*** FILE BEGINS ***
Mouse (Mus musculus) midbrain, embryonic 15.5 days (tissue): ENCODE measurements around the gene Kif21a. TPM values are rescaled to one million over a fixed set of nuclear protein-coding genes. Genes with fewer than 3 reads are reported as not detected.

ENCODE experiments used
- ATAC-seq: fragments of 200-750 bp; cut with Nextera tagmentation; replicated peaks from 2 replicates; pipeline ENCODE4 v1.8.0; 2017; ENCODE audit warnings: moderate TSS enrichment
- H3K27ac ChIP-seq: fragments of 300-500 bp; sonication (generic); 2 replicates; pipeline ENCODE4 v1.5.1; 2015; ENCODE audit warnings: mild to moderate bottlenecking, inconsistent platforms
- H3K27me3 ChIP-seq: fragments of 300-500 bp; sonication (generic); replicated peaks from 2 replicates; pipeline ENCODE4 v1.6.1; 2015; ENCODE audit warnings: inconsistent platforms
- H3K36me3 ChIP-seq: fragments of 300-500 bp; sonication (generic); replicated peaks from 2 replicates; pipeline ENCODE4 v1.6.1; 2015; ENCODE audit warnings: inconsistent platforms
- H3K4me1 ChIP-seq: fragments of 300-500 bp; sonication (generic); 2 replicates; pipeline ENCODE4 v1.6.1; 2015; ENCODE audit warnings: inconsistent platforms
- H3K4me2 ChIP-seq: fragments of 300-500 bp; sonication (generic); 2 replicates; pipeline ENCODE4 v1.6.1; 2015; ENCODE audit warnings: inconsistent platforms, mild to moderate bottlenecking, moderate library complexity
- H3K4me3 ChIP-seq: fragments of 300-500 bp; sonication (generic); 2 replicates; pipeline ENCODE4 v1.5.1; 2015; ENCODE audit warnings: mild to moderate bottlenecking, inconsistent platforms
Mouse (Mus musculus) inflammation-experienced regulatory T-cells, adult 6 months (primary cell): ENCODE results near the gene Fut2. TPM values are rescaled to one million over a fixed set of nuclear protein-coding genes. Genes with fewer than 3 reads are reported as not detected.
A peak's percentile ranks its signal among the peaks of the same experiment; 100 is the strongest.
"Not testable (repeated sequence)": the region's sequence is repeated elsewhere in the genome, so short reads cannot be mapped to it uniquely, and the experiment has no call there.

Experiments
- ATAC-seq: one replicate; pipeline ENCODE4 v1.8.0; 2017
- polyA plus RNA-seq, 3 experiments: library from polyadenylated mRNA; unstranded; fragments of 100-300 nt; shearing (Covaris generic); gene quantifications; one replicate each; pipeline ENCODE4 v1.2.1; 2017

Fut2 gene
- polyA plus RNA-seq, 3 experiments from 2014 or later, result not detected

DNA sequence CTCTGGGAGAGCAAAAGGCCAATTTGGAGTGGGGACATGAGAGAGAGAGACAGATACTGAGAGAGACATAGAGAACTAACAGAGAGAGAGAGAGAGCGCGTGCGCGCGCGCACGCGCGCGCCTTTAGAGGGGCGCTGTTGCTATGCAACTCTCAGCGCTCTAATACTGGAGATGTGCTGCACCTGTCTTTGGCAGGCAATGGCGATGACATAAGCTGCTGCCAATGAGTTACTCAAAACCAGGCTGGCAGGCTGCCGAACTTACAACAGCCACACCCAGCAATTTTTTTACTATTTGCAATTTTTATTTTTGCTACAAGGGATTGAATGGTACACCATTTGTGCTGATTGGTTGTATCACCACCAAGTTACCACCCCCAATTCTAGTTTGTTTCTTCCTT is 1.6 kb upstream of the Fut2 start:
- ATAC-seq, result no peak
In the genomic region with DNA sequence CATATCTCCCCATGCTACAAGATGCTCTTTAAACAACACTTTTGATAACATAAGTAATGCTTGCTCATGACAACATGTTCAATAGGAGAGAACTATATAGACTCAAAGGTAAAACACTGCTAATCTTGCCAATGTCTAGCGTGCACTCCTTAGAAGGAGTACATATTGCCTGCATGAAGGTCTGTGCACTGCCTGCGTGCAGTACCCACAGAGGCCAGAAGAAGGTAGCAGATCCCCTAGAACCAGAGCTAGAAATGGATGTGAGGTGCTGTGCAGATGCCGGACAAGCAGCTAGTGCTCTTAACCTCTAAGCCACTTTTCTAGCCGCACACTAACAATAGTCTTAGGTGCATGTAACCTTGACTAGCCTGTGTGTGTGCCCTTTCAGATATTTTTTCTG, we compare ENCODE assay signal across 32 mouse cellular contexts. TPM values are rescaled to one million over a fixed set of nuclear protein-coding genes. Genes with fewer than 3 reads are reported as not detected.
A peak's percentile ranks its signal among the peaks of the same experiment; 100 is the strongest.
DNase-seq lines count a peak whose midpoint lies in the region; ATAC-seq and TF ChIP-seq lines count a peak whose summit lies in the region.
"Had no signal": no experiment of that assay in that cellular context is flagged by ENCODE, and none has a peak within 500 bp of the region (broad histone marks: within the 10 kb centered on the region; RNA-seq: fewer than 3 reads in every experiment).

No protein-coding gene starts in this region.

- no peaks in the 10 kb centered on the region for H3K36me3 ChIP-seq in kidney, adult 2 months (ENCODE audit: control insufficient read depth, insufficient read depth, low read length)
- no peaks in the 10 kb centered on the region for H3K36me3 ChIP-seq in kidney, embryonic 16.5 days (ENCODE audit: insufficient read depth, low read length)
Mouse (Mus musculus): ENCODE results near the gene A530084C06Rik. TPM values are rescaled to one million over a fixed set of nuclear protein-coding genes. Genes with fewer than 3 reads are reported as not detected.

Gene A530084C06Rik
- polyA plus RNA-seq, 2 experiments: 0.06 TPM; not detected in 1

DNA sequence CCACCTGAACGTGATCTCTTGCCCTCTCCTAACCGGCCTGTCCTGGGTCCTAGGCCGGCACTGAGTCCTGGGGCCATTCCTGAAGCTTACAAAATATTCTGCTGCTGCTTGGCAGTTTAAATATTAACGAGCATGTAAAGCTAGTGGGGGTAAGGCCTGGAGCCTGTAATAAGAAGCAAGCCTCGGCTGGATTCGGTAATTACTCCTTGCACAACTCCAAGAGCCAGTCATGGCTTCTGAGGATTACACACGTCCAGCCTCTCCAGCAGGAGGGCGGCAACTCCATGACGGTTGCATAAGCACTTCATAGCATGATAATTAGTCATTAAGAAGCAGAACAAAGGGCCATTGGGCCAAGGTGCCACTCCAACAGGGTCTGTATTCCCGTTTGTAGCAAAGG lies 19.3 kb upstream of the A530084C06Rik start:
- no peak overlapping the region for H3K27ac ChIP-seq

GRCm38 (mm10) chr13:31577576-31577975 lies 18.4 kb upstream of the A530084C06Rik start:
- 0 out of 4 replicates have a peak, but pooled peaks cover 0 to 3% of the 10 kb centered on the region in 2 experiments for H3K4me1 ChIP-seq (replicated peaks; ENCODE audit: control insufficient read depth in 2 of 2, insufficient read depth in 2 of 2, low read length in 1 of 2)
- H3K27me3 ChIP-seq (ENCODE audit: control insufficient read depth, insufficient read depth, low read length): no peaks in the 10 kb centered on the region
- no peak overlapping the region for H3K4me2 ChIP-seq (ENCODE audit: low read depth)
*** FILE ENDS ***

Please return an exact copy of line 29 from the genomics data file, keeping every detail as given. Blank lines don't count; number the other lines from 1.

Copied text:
- polyA plus RNA-seq, 2 experiments: 0.06 TPM; not detected in 1